My colleague, Patrick Goodwin, recently wrote about the challenges of budgeting amid the uncertainty of a pandemic. Given the circumstances, it’s understandable some might be seeking a “hall pass,” to excuse themselves from long-range planning. Unfortunately, the hyper-competitive financial services marketplace doesn’t allow for such luxury.
Strategic planning is laced with uncertainty. Much of its value is derived from the team-based exercise of thinking through contingencies and gaming out some of the inevitable course corrections. In that sense, the effort may be more important than ever for the 2021-23 horizon.
Elections Have Consequences
Arguably, regulations impact financial services more than any other US business sector. Over the past four years, the Trump administration relaxed restrictions imposed in the wake of the 2008 global financial crisis, which gave rise to the Dodd-Frank Act and the creation of the Consumer Financial Protection Bureau (CFPB).
President Biden campaigned on reinstating many of these reforms. Appointed regulators have leeway to implement many such changes without the passage of new laws. Given narrow Senate margins, however, some of the more dramatic changes feared by banks and credit unions are likely off the table.
Besides, President Biden’s administration has more pressing issues to address than financial regulation. Unlike the 2008 crisis, financial institutions are not cast in the role of the perpetrator, so there’s less urgency to fix an imperfect system.
The most likely immediate changes will be at the CFPB, particularly given the strain felt by many consumers in the economic downturn. To this point, President Biden has named Rohit Chopra as his pick to lead the CFPB. Mr. Chopra has been a member of the Federal Trade Commission (FTC) since 2018 and was the CFPB’s first student loan ombudsman. The agency, under new leadership, is expected to apply a heavy focus on how banks, lenders, and debt collectors treat their customers. Specifically, enforcing legal protections for distressed renters, student borrowers, and others facing debt struggles due to the pandemic. Furthermore, the CFPB is likely to make racial justice and equality an objective; with the goal of improving financial access for the roughly 20 million unbanked Americans. Broadly speaking, however, expect the regulatory tone to shift to something resembling 2016 levels.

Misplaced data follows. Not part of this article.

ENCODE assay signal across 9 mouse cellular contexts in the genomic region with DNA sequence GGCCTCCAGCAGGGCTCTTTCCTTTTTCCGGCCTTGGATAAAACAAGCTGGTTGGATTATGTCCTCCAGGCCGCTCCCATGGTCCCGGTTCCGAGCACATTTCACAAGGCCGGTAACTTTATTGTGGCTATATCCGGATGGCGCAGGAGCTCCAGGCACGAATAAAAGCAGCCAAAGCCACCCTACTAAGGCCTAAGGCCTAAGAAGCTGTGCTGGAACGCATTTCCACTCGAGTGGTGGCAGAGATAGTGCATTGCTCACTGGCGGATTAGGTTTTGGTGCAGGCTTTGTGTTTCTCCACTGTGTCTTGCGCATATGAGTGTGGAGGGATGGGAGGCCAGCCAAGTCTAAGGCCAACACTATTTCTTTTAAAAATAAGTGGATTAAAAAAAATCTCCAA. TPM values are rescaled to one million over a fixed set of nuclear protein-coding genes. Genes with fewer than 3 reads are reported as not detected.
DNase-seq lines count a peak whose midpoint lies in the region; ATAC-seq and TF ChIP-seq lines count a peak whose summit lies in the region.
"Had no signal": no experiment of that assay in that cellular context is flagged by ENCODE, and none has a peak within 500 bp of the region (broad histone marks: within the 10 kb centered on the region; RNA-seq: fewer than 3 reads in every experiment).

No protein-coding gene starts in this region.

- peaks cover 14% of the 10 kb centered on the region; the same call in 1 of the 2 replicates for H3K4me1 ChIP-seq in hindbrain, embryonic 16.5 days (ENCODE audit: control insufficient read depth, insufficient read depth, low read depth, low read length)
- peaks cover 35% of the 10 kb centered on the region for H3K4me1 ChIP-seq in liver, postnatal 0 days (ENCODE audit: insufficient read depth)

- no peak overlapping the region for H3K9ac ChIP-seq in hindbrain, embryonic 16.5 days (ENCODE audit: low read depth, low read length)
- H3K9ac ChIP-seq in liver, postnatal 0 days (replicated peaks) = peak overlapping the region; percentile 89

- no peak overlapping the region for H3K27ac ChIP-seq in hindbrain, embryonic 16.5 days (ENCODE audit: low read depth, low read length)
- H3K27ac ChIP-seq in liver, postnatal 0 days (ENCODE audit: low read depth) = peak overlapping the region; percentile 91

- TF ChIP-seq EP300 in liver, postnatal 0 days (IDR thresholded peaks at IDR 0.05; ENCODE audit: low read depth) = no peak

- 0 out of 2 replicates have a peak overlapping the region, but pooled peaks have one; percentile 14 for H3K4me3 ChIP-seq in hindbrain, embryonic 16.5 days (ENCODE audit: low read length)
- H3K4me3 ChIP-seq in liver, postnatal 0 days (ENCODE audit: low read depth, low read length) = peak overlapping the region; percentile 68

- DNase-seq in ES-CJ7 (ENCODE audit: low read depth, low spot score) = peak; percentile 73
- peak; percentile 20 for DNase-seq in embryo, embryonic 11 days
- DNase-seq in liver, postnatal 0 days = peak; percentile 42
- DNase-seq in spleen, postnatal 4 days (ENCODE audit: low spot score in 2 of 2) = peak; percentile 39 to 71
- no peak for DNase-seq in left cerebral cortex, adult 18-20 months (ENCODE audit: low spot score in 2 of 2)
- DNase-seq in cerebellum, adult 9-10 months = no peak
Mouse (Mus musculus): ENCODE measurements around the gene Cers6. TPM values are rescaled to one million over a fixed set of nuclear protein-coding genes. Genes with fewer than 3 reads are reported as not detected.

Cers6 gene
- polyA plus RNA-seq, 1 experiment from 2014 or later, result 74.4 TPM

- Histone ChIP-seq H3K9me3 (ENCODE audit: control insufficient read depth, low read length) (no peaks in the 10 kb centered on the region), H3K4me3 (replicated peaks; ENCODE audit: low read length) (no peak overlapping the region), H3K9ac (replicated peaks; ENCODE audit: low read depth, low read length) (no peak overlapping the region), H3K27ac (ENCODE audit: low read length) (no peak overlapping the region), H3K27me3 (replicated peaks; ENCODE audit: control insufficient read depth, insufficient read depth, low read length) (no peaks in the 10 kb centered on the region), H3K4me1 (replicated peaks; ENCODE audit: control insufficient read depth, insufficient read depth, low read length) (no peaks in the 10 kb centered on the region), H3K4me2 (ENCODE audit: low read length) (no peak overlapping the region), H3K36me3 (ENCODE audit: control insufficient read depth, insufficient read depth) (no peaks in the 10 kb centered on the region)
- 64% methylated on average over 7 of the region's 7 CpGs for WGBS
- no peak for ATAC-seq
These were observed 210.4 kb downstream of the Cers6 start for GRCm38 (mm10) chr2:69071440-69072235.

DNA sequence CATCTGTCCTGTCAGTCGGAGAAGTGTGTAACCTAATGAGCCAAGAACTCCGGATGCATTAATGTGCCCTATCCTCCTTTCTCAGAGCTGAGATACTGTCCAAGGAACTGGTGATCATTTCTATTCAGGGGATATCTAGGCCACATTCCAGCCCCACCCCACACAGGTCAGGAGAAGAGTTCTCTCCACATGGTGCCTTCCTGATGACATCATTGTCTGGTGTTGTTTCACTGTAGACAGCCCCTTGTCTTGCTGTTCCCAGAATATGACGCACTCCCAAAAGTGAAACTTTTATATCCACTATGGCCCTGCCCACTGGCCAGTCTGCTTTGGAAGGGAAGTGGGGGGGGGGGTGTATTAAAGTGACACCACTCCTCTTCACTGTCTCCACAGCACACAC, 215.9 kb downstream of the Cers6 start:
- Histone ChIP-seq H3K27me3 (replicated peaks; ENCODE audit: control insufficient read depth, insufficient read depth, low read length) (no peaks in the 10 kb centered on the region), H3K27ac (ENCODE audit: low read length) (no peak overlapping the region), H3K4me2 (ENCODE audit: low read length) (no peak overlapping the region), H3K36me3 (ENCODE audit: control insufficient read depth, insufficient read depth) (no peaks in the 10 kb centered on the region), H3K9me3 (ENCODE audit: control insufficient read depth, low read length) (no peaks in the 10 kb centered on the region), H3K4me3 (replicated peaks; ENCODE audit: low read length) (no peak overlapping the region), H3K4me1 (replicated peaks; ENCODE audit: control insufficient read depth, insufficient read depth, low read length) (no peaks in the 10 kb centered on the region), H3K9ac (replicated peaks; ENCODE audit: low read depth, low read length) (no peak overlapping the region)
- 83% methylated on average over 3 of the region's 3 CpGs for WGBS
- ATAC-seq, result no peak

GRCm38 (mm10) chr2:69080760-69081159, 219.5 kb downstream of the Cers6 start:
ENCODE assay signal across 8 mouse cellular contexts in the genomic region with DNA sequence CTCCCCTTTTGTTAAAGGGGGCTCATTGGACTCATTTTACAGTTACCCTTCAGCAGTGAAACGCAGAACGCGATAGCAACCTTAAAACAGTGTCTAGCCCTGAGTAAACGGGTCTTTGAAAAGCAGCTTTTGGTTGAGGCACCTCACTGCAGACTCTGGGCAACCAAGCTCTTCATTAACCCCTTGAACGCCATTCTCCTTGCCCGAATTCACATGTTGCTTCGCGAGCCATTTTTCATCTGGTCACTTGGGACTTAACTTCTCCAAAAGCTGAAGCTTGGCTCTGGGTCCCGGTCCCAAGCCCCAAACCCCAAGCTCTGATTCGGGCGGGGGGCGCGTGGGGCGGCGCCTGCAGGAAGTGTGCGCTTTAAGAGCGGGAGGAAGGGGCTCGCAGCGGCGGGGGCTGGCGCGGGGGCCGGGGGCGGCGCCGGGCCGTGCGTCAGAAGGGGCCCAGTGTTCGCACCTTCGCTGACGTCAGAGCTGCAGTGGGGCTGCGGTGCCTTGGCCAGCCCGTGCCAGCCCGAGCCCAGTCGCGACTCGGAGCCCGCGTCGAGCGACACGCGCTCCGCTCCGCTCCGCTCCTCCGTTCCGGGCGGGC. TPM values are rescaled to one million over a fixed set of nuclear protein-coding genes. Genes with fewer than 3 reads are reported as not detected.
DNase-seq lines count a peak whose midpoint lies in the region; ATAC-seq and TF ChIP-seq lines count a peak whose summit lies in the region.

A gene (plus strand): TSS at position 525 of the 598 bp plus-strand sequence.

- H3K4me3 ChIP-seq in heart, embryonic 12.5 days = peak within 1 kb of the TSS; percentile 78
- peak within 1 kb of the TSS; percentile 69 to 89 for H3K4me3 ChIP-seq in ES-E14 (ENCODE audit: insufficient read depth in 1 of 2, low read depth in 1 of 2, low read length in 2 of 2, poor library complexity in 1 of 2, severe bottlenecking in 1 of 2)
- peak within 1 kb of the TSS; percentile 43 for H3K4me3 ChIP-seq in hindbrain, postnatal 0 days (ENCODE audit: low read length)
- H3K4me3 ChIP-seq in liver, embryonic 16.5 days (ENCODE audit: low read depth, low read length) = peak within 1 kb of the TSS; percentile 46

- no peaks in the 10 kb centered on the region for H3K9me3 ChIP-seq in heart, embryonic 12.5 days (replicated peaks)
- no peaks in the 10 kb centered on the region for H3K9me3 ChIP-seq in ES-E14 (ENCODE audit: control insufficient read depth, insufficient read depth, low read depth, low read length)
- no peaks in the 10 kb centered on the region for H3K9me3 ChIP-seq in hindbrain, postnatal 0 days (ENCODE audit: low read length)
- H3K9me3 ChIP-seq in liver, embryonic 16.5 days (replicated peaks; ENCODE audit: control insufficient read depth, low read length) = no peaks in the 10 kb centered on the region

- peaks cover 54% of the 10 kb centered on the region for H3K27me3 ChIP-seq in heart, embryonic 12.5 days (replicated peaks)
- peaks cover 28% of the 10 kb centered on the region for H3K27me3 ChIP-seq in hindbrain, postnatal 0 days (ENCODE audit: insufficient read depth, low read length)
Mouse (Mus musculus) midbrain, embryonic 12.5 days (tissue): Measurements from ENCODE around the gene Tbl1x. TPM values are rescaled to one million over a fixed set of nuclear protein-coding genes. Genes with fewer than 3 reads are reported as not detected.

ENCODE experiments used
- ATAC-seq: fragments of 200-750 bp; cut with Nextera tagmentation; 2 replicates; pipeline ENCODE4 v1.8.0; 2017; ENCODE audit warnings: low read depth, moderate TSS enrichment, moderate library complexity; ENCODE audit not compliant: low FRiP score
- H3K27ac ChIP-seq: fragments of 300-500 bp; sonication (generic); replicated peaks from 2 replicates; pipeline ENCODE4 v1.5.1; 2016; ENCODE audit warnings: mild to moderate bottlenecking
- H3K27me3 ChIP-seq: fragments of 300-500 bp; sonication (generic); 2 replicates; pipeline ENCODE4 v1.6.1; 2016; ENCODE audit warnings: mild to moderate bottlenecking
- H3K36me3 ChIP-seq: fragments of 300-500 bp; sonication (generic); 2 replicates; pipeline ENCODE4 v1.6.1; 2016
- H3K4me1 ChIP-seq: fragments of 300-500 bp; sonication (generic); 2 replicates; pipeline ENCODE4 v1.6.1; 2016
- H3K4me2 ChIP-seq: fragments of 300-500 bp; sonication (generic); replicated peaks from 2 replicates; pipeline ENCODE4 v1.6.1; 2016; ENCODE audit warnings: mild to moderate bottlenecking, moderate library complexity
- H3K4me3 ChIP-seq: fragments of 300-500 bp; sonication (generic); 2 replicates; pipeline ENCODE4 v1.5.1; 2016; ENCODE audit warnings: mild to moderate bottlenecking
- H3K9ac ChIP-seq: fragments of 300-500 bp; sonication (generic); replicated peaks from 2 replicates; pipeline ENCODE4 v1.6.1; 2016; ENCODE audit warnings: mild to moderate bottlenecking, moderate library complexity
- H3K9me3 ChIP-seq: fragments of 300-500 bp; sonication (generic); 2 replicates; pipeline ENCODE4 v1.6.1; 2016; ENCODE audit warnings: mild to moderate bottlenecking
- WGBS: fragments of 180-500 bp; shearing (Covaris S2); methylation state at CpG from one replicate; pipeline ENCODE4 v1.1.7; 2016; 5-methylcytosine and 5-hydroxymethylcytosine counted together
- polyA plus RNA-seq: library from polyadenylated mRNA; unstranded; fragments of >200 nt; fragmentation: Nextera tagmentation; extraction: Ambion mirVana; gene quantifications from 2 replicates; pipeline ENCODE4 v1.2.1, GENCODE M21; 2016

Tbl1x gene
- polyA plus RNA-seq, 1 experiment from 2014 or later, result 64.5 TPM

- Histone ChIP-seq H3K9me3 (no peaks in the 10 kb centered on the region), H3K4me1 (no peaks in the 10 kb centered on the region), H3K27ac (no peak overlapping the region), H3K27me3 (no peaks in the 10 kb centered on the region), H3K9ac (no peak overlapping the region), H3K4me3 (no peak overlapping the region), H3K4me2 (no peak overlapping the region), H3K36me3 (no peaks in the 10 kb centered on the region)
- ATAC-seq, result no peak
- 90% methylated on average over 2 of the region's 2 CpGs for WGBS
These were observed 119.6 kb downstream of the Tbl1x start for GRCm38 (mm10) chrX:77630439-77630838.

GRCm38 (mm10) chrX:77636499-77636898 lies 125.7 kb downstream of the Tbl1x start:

Which Part of “The Future is Digital” Remains Unclear?
Positive news on the vaccine front has opened the window to speculation on how soon Americans might return to something resembling a pre-COVID lifestyle. An equally important question for financial institution leaders is how closely their operating environment will resemble their pre-March 2020 world.
The rapid migration to digital channels over recent months, though driven by necessity, mainly represents the acceleration of a trend already well underway. A new cohort of consumers- many from demographics considered “digital-averse”- have now become comfortable with these tools. There will be a return to on-site banking to some extent, but customers are unlikely to disconnect from digital, entirely.
To be responsive to changes in consumer behavior, banks and credit unions must focus on digital investments. In recent months, there has been a dramatic shift to Card Not Present transactions, demand for technologies like contactless and P2P payments, mobile deposit, and online account opening. Single sign-on and biometric authentication will become essential, particularly to support increasing consumer expectations of anytime, anywhere access. Development teams should become versed in API integration and open banking techniques, allowing financial products to be embedded within other apps and services.
As part of this digital shift, branches are likely to become less “transaction hubs” and more centers for service, sales, and advice. This will impact both physical layout and real estate portfolios over the coming years- it does not mean that branches will vanish overnight, however.
Bracing for the Long Haul
We would be remiss to ignore the multiple waves and new variants of COVID-19, which will likely cause longer term operational impacts - such as longer work-from-home arrangements and heightened cybersecurity risks.
Recent experience with our clients has reinforced the importance of business continuity planning and preparedness for worst-case scenarios. A pandemic is hardly the only potential natural disaster - be sure to review both your and your vendor partners’ plans.
Even without additional waves, consider also the “bread and butter” banking issues like the downturn’s ultimate severity and its impact on delinquencies, loan demand, and creditworthiness.
Suffice to say, flexibility will be critical and items like third-party payments and technology agreements should be closely reviewed, creating latitude for your strategic plan to react to shifts in account-holder habits and even uncover additional revenue.
The Bottom Line: While recalibrating your strategic plan amid all the uncertainty in our world can seem overwhelming, it is now more important than ever to do so as we all, together, enter a new, post-pandemic age. For our part, SRM is always here to lend a hand to our bank and credit union clients in this ever-changing environment.
For more related to this topic, read “Show Me the Budget | Five Covid-19 Savings and Revenue Strategies.”